Delhi to Barcelona on 2 wheels

The idea came to me while I was bumping along on a muddy unpaved road during a 12 hour bus ride through the Tibetan region of China.  Enormous snow-capped mountains held my eyes captive from beyond the windows of the bus, the kind of mountains that inspire daring ideas.  At the time, I had been traveling for almost 3 years.  I still loved life on the road but was beginning to feel a bit jaded.  Trying to shake the shame that this brought me, I began to think of a way to break the spell, up the ante of adventure but also do something meaningful.  That was the day I came up with The Plan


The Plan:

Ride a 35 year old Royal Enfield motorcycle 6,000k through India and Nepal, then ride it to Spain 15,000k (9000 miles) and raise $25,000 for charities in the process.

The Bike:

Meet Bala.  She is a 500cc Royal Enfield Bullet.  She will be my travel companion, my trusty steed, my Rocinante.   She was born in India in the 70’s (Never ask a lady her exact age) but the engine that powers her is of an engineering design that has basically notOLYMPUS DIGITAL CAMERA changed since the 1950’s.  No fancy technology, no fuel injection, just one big hog of a cylinder surrounded by cast iron. Her name, Bala, is an old Hindi/Sanskrit name that means “powerful”. Coincidentally it also means “bullet” in Spanish.  So she carries in her name something of her origin as well as of the place she will eventually call home.

Is a motorcycle that was engineered over 60 years ago, with a top speed of about 65kph (45mph) a practical choice to ride from India to Spain…over mountains, through rivers, across deserts?  No.  Not at all.  Will she break down?  Yep.  Do I know heaps about mechanics?  Nope.  Will it be hard? For sure.  Is it even possible?  I’m about to find out.

When you begin a long and challenging adventure with someone, you learn to love that person, to depend on them for company, for support and for encouragement.  You also sometimes want to kick them in the arse and leave them on the side of the road.  And so it goes with Bala and I.  She’s a firecracker.  She’s a rock.  She’s an incorrigible teenager, a sassy old lady, and an attention seeker. She is loud and demanding, determined and loyal, obstinate and argumentative. She is Marilyn Monroe AND James Dean.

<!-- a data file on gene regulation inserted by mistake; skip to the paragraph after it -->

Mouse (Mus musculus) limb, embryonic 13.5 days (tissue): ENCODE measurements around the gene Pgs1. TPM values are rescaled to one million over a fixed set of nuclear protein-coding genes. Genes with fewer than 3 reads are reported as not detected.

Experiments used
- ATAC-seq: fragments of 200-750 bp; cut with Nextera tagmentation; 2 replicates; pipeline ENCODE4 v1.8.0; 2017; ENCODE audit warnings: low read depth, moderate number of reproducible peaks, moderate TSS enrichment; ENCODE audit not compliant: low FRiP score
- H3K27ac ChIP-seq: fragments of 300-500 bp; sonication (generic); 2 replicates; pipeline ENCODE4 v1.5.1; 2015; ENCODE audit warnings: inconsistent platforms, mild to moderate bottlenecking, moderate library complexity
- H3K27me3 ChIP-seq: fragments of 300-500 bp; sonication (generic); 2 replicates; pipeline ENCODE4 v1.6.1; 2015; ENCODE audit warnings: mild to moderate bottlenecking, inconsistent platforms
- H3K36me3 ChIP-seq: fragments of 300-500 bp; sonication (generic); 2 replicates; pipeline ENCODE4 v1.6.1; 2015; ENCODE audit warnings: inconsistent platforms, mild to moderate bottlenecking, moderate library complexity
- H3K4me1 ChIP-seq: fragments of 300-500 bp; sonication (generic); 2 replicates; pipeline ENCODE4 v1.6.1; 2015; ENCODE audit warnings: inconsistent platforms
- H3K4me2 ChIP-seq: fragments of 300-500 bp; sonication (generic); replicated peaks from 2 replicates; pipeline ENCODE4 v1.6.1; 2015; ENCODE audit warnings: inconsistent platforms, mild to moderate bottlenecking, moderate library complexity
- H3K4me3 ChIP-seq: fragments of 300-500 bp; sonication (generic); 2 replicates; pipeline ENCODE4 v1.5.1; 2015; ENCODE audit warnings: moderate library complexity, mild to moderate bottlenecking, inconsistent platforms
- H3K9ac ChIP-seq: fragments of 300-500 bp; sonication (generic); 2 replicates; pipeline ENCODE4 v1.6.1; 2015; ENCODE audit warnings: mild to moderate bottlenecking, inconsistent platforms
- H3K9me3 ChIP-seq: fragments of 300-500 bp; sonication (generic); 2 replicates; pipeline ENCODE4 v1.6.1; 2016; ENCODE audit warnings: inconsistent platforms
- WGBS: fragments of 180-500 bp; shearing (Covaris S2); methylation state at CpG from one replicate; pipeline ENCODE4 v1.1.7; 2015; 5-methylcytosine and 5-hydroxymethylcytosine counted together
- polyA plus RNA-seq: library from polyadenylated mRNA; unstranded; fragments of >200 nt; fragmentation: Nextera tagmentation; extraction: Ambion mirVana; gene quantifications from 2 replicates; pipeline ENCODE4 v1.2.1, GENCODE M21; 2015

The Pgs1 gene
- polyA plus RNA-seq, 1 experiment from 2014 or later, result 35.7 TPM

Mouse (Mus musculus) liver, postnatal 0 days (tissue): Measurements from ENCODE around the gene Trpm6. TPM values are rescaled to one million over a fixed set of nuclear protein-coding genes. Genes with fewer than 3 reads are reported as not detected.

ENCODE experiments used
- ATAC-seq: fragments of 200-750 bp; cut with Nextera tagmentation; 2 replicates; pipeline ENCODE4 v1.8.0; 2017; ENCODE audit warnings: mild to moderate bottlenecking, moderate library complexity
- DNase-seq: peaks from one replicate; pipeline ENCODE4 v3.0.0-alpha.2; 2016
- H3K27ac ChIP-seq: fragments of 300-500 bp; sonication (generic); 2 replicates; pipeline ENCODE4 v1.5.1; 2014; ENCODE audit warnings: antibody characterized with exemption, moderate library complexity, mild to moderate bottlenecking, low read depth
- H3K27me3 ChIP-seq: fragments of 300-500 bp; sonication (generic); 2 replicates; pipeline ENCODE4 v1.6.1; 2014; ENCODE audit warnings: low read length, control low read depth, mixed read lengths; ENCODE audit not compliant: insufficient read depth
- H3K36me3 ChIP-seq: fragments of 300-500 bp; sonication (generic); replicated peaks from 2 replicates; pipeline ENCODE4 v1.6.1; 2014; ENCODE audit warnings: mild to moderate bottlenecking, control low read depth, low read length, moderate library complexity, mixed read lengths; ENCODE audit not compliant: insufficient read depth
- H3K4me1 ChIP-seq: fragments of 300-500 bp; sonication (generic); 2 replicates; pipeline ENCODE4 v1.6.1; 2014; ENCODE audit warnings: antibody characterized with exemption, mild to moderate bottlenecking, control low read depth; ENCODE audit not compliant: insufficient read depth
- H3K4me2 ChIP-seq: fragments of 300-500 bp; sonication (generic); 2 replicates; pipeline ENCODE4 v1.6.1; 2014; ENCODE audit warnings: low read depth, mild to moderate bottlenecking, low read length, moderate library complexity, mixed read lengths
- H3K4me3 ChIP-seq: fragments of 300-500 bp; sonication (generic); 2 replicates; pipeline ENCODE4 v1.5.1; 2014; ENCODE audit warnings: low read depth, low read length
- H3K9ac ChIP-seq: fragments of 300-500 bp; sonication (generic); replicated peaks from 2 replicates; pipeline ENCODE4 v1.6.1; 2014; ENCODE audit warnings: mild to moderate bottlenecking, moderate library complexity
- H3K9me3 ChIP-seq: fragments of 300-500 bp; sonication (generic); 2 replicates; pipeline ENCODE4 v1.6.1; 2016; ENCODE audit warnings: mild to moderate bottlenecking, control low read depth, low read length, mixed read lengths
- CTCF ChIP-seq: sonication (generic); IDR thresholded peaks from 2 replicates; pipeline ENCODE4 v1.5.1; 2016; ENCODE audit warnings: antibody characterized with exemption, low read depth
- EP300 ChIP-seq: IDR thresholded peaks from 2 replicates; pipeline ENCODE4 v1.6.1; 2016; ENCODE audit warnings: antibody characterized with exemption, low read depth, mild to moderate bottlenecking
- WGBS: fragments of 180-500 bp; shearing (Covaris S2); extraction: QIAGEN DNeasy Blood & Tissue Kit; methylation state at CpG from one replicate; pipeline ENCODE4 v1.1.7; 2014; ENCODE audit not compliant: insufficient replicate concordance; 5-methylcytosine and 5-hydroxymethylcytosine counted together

The Route:


Unfortunately I had to give up the idea of reaching “The Stans” by passing through Pakistan and China.  Pakistan is not so keen on letting Indian registered vehicles across the border these days, and China will only let you pass if you pay $1500 to a guide that will accompany you 24 hours a day for the 6 days t take to reach the Kyrgyz border.  So unfortunately I had to cheat a bit and Bala and I flew from Delhi to Bishkek Kyrgyzstan and will head overland from there. Iran is also a wildcard…hopefully I get the visa.  If not we cross the Caspian Sea by ferry from Turkmenistan to Azerbaijan.

The Driver:

I’m a 34 year old citizen of the world who has been on the road for several years in search of Life’s diamonds and pearls.  CLICK HERE to read more.

The Goal:

If you think this is a cool idea and if you want to see me succeed, PLEASE PLEASE PLEASE show your support by helping me to reach my goal of raising money for some important causes.  If you donate more than US$50 I will send you (or anyone you want) a postcard with your personal message on it from somewhere along the way.  Donate in your friend’s name as a gift!…imagine their surprise to get a postcard from you that was mailed from Azerbaijan or Nepal!  CLICK HERE to learn more how you can donate



Very easy.  To the right side of the screen towards the top you will see an option for “EMAIL SUBSCRIPTION”. Enter your email address there, click “Sign Me Up” and then check your email, you will have an email you must open to confirm your subscription.


I can only guess.  But I plan to be heading out of India in April or May of 2014 and imagine I will take about 3 months to reach Barcelona.  In the meantime I am busy dodging cows on some road in India somewhere.


Depends on a few things but let’s say 15 to 20.


Again, it’s just a guess and the variation depends on visas and routes but I would say that in total (including all the road in India and Nepal) it will be between ten and twelve thousand miles (16,000-19,000 kilometers)


Essentially yes… but there will surely be people joining along the way.  Bala can take one passenger so I will pick people up that I meet who want to join us for parts of the trip.  There are also a few other riders who are interested in joining but nothing is certain.


The short answer is: Not at all.  But I will soon post a very detailed description of the process along with advice so that others who want to do the same thing can benefit from the millions of hours I spent searching web forums, dodgy motorcycle markets, and bureaucratic offices of India for answers. (so subscribe to the blog if you want to get that post)


I will not tell Bala that you asked that question.   Is a motorcycle that was engineered over 60 years ago a practical choice to drive from India to Spain…over mountains, through rivers, across deserts?  No.  Not at all.  Will she break down?  Yep.  Will it be hard? For sure.  But will it be more of an adventure?  YES!!!


Nope.  I grew up around motorcycles so have some general knowledge but I will be learning a lot over the next months.  As Bala is a “vintage” bike I am going to be doing a complete engine rebuild with the help of the guys at Vintage Rides in Delhi so that when I leave India Bala will be in tip-top shape.


I will have to take lots of spares as well as tools to fix most issues. Out of India it will be hard to find some parts so I will be carrying with me extra clutch plates, cables, tubes, filters, gaskets, a bike pump….and a flask of whiskey for when none of those other things can save me. Once leaving India I will also be traveling with a tent and sleeping bag as I will surely be spending a lot of nights camping.